"The US support to Lithuania is particularly important now, when we see and comprehend the threats," senior foreign policy adviser Jovita Neliupšienė told BNS.
Neliupšienė says she hopes that the US Congress approves Obama's proposal to earmark 1 billion US dollars to additional security measures in Eastern Europe.
"We hope that US troops extend their presence in Lithuania. The US has shown initiative to expand the NATO air-policing mission. Most importantly, our contingency would be important to all members of the Alliance, especially the US," said the adviser.
Asked about the 1997 agreement with Russia, which stipulates that NATO cannot deploy permanent significant military capacities in new member-states, Neliupšienė said that Moscow itself breached the treaty, therefore, no commitments should undermine the security of NATO members.
"NATO member-states and Western countries are willing to stick to their commitments. Unfortunately, Russia is unwilling to observe these commitments. Therefore, it is very important to ensure that the commitments do not limit the possibility to defend the Alliance's residents and does not undermine their security," she added.
In her words, all elements of a country's contingency are important to Lithuania, including the Armed Forces, exercises and a shorter response time.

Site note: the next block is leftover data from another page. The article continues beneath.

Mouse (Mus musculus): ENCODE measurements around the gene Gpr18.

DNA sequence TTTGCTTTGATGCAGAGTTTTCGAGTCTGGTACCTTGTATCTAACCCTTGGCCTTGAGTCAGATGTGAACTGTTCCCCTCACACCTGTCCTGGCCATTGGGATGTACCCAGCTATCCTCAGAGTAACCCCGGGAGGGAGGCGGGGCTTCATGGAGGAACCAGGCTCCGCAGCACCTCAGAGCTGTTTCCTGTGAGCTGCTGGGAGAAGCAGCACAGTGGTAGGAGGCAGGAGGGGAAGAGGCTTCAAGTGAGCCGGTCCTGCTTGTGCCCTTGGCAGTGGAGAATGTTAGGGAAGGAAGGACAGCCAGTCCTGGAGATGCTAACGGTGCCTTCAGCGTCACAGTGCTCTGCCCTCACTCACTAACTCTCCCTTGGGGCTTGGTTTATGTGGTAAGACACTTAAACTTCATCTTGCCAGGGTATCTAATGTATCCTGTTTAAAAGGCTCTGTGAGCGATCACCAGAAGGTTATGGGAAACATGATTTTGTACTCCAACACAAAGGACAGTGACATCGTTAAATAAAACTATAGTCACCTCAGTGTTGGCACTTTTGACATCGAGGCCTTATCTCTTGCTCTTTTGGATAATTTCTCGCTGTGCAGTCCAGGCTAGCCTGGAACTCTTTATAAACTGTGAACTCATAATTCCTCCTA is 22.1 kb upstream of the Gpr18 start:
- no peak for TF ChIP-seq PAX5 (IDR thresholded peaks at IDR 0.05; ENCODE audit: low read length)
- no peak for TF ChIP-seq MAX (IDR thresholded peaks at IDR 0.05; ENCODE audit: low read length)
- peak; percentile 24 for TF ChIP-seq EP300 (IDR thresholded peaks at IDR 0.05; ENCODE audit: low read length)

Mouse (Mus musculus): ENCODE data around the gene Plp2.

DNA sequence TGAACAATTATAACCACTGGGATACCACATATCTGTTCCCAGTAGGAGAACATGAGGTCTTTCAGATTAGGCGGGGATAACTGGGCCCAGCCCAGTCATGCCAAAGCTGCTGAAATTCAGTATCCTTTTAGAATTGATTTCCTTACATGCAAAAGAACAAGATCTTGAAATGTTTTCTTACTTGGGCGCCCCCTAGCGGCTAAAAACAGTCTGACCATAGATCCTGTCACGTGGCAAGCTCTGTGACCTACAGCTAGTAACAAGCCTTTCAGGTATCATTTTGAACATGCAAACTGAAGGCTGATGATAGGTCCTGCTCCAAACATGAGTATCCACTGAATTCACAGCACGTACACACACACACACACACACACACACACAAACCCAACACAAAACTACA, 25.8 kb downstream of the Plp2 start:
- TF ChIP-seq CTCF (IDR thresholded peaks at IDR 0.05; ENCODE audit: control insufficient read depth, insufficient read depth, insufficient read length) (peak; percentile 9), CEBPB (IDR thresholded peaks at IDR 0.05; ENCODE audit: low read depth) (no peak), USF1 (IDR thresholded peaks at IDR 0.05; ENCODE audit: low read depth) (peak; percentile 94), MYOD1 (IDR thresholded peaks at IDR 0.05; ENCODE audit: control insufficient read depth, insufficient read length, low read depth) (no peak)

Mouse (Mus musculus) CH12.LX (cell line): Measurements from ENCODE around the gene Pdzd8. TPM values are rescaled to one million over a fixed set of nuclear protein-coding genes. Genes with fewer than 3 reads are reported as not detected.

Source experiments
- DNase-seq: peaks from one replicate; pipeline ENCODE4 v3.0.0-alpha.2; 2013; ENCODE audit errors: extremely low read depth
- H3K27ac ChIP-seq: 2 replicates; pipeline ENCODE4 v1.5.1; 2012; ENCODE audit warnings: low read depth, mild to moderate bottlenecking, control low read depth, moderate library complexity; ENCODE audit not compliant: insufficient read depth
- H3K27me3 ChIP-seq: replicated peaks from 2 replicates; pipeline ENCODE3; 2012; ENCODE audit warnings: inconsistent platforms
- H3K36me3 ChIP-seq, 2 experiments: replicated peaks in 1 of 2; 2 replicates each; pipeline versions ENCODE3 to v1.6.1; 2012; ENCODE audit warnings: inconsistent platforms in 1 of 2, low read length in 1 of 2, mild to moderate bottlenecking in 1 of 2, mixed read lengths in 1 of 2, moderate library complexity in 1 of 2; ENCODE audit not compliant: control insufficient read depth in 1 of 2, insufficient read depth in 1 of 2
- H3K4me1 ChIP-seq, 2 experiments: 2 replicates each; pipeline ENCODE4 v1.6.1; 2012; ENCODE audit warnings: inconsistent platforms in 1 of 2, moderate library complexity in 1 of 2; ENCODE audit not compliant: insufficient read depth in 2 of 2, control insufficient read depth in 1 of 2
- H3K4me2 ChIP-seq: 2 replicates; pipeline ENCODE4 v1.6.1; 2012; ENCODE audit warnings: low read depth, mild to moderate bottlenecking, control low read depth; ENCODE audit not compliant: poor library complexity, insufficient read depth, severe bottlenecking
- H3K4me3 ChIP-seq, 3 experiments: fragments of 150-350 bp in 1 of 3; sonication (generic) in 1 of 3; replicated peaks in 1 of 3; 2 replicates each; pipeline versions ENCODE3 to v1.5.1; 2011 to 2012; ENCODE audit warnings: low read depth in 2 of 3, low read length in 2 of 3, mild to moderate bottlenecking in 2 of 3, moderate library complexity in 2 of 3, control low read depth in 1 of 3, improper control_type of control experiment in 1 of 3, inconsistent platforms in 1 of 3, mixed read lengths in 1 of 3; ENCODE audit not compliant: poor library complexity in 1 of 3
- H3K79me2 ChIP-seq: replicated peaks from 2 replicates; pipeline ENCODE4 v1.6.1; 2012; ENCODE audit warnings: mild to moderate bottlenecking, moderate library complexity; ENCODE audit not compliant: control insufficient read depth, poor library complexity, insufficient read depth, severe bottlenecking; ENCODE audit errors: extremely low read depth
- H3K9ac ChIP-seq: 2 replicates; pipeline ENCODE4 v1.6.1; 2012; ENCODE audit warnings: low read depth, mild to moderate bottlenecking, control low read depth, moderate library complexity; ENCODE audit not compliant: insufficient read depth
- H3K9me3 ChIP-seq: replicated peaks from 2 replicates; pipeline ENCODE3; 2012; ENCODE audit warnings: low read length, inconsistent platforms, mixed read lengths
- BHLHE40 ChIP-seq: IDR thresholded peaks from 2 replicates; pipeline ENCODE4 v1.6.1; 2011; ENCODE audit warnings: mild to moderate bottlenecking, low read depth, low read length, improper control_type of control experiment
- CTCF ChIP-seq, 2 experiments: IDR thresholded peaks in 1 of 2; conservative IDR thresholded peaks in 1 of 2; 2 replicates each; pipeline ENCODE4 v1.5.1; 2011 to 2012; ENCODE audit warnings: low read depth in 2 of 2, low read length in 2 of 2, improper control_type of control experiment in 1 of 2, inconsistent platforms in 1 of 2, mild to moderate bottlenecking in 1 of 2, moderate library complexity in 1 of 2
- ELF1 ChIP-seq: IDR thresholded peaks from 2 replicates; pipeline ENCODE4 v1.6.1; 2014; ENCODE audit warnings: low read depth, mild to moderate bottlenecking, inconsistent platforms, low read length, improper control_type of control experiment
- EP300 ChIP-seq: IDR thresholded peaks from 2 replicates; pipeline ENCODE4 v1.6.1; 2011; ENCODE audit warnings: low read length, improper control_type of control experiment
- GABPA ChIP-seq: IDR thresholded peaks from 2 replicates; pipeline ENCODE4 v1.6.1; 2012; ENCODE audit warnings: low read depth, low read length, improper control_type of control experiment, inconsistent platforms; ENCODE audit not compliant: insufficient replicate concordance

The United States have currently deployed 150 troops in the Baltic states, in addition to the same number in Poland.
Neliupšienė said the meeting of Baltic leaders and the US president in Estonia should also address Washington's plans to simplify shale gas exports, something that is of relevance to Lithuania as it seeks energy independence from Russia.
"We expect that the US decision is positive and we can expect shale gas exports to Lithuania in the nearest future," she said.
In the adviser's words, information security is another thing that is important to Lithuania, therefore, US is expected to "help outweigh the propaganda" from Russia.
Obama is due to arrive in Estonia on Tuesday evening. His agenda for Wednesday includes a meeting with the presidents of Lithuania, Latvia and Estonia. From Tallinn, the four leaders will leave for Wales, which will host a NATO summit until Friday. The summit should announce additional security measures for countries in Eastern Europe.
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